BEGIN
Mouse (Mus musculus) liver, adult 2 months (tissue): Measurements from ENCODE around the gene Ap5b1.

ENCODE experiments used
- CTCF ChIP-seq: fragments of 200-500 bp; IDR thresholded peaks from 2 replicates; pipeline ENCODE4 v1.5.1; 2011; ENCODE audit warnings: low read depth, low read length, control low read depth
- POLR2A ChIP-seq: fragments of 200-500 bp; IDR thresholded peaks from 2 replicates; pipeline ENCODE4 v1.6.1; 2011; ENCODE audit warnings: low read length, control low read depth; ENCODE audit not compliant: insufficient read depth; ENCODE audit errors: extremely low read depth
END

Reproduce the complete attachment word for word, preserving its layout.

Mouse (Mus musculus) liver, adult 2 months (tissue): Measurements from ENCODE around the gene Ap5b1.

ENCODE experiments used
- CTCF ChIP-seq: fragments of 200-500 bp; IDR thresholded peaks from 2 replicates; pipeline ENCODE4 v1.5.1; 2011; ENCODE audit warnings: low read depth, low read length, control low read depth
- POLR2A ChIP-seq: fragments of 200-500 bp; IDR thresholded peaks from 2 replicates; pipeline ENCODE4 v1.6.1; 2011; ENCODE audit warnings: low read length, control low read depth; ENCODE audit not compliant: insufficient read depth; ENCODE audit errors: extremely low read depth